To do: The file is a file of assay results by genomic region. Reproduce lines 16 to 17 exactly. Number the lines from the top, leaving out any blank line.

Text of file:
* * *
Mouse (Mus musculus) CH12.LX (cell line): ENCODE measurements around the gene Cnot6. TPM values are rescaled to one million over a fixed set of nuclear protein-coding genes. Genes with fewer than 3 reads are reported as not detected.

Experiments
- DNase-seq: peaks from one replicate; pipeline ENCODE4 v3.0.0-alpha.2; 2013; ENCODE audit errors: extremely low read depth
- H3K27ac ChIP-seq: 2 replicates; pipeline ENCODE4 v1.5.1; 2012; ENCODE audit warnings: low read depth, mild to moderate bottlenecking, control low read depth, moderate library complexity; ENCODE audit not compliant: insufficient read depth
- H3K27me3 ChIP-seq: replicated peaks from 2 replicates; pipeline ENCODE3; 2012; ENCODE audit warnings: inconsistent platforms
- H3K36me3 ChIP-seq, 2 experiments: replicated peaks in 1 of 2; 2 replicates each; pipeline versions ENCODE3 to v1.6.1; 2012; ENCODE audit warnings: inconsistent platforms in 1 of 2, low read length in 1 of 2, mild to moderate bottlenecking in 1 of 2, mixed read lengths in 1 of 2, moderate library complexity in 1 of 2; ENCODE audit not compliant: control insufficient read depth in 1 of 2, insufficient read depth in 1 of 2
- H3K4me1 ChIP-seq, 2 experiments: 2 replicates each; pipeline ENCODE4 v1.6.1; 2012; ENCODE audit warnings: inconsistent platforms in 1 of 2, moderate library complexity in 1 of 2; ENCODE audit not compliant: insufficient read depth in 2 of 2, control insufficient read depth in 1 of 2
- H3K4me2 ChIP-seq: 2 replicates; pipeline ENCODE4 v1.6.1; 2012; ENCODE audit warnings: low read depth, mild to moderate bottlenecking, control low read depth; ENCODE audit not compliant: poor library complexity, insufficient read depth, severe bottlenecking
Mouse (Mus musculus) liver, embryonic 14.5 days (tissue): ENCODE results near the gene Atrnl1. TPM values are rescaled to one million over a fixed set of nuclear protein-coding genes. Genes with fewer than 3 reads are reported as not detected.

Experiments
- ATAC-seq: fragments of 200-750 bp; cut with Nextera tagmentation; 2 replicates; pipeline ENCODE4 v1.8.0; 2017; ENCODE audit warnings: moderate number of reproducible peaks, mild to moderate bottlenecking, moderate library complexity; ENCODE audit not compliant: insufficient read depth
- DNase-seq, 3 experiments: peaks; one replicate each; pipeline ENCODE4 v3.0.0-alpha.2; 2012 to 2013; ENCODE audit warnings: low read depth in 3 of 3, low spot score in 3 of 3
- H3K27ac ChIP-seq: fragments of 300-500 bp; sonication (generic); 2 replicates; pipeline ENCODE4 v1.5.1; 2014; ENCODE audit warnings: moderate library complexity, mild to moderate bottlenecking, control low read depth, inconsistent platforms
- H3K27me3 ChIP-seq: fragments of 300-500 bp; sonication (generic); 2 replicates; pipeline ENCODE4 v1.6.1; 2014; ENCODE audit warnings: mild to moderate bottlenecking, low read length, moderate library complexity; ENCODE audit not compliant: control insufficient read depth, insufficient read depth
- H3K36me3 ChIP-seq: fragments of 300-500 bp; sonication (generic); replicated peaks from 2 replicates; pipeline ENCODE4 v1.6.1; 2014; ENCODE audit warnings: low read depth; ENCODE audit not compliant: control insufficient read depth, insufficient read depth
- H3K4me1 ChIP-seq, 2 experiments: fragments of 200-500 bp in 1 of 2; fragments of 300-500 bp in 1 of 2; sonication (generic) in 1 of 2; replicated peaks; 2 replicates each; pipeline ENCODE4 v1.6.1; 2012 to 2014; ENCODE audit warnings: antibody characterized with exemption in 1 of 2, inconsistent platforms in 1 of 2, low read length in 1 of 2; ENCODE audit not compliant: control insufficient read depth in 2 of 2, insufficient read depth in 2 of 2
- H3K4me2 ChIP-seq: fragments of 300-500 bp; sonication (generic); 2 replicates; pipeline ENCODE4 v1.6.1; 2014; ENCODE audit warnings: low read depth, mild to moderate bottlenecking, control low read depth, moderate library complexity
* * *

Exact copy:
- H3K4me1 ChIP-seq, 2 experiments: fragments of 200-500 bp in 1 of 2; fragments of 300-500 bp in 1 of 2; sonication (generic) in 1 of 2; replicated peaks; 2 replicates each; pipeline ENCODE4 v1.6.1; 2012 to 2014; ENCODE audit warnings: antibody characterized with exemption in 1 of 2, inconsistent platforms in 1 of 2, low read length in 1 of 2; ENCODE audit not compliant: control insufficient read depth in 2 of 2, insufficient read depth in 2 of 2
- H3K4me2 ChIP-seq: fragments of 300-500 bp; sonication (generic); 2 replicates; pipeline ENCODE4 v1.6.1; 2014; ENCODE audit warnings: low read depth, mild to moderate bottlenecking, control low read depth, moderate library complexity